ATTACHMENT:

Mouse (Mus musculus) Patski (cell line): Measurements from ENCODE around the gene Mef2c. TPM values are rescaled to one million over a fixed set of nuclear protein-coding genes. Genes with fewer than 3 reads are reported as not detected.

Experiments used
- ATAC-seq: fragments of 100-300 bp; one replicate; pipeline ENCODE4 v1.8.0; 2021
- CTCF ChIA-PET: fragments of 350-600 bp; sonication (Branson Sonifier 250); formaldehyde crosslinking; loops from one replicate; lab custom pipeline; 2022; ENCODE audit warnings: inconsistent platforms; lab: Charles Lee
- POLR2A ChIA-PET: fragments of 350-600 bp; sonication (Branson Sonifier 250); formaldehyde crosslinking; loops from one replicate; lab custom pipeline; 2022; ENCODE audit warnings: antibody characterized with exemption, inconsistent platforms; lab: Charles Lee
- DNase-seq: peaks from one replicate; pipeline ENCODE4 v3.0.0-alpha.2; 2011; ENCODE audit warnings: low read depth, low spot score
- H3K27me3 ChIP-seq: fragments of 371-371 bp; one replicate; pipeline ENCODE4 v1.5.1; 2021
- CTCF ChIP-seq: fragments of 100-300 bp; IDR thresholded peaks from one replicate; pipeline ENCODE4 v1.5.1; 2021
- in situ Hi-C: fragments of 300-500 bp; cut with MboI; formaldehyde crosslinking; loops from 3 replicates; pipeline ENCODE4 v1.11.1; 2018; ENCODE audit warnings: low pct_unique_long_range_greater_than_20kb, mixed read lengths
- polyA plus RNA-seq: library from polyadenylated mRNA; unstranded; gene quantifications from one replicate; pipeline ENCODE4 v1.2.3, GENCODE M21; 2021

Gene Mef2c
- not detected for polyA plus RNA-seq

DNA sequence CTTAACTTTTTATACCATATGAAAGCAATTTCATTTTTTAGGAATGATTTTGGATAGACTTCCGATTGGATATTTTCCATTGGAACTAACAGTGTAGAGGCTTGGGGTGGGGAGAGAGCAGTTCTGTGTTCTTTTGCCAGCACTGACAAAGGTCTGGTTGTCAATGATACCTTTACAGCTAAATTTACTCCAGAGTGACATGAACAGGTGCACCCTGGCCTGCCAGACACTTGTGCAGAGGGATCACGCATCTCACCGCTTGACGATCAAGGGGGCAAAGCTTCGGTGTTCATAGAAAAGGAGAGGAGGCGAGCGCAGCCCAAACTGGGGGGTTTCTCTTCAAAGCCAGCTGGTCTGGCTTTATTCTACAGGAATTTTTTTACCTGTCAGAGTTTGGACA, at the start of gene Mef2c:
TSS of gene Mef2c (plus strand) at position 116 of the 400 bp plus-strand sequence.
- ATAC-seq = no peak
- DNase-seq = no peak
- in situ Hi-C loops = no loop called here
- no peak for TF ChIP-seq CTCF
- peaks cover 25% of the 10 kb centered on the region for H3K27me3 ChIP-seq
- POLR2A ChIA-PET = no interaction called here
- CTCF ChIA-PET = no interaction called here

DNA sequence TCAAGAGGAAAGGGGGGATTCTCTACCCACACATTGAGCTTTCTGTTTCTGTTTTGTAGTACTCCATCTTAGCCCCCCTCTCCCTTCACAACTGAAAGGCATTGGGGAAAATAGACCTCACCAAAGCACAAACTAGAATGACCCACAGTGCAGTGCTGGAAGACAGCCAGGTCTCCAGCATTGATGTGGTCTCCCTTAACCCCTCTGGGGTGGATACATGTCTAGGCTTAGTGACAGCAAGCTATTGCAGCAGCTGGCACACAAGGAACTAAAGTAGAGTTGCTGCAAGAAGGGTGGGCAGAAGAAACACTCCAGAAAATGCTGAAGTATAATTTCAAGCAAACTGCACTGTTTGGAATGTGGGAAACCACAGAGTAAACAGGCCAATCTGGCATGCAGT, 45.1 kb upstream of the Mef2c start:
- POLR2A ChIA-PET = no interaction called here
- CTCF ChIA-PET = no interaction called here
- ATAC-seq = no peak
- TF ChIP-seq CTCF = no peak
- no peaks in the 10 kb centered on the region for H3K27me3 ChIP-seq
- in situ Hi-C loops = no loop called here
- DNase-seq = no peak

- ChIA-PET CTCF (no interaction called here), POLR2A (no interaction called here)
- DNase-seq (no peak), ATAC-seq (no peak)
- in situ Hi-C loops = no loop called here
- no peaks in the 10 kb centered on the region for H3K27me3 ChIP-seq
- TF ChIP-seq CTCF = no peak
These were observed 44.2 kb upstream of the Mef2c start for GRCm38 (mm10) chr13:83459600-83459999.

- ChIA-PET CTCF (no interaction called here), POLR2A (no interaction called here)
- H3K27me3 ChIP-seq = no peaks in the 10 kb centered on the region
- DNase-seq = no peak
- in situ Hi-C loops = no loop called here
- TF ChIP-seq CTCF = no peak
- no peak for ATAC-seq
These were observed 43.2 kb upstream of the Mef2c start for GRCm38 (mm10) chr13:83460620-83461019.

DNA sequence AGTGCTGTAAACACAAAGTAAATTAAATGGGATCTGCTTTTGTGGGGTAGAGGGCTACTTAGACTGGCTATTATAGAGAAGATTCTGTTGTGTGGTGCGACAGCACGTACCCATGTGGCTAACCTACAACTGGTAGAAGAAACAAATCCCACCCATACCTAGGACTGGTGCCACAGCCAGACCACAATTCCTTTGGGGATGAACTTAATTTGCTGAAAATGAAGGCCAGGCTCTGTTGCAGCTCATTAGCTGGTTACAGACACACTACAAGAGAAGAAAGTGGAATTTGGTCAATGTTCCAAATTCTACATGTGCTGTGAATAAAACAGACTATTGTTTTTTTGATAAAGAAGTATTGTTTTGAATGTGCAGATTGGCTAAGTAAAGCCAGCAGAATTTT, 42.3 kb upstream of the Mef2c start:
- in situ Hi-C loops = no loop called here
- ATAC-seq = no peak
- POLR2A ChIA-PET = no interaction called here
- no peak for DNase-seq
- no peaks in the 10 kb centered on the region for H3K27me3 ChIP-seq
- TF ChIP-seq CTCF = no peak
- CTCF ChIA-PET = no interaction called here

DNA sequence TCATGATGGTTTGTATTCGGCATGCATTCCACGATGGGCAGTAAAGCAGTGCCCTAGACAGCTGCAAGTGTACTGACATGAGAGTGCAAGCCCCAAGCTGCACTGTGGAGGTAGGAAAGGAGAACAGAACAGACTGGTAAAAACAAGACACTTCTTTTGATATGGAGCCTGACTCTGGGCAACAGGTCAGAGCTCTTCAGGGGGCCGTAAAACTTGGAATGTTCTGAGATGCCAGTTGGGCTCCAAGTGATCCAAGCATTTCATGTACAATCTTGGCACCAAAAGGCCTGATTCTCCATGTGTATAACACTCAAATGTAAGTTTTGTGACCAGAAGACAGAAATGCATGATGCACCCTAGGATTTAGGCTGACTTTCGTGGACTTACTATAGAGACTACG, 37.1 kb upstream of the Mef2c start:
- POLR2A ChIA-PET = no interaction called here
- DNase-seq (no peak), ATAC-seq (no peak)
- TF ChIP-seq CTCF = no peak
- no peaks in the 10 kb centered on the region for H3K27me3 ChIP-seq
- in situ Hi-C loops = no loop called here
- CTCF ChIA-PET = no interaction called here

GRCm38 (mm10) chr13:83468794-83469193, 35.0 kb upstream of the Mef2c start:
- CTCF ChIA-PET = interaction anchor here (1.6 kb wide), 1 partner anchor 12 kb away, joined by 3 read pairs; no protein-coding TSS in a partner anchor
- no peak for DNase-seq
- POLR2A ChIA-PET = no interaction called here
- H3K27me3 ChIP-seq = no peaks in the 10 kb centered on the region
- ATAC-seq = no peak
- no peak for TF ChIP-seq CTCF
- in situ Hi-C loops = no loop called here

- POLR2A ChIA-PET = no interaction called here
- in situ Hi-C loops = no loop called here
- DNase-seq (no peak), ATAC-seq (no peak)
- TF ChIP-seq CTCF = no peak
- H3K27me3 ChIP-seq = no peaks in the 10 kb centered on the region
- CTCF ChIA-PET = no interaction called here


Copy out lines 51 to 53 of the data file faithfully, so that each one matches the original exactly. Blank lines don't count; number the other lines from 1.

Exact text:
DNA sequence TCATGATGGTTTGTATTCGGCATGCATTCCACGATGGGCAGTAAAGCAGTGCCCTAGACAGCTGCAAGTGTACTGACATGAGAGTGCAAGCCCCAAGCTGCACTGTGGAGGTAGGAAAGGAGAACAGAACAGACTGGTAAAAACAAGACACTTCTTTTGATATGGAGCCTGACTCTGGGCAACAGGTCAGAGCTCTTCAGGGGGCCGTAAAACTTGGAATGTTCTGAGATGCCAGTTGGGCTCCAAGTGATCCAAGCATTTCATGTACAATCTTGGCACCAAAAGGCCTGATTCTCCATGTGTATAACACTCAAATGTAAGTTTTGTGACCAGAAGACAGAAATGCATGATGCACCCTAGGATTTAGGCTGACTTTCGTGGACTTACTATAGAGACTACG, 37.1 kb upstream of the Mef2c start:
- POLR2A ChIA-PET = no interaction called here
- DNase-seq (no peak), ATAC-seq (no peak)